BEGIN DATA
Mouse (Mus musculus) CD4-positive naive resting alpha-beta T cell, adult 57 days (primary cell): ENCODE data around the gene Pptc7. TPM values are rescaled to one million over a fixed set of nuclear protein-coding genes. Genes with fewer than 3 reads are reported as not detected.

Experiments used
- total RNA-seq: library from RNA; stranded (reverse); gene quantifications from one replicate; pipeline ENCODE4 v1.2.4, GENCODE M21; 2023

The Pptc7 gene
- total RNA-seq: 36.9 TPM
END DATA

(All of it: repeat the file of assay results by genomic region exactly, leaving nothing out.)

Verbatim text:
Mouse (Mus musculus) CD4-positive naive resting alpha-beta T cell, adult 57 days (primary cell): ENCODE data around the gene Pptc7. TPM values are rescaled to one million over a fixed set of nuclear protein-coding genes. Genes with fewer than 3 reads are reported as not detected.

Experiments used
- total RNA-seq: library from RNA; stranded (reverse); gene quantifications from one replicate; pipeline ENCODE4 v1.2.4, GENCODE M21; 2023

The Pptc7 gene
- total RNA-seq: 36.9 TPM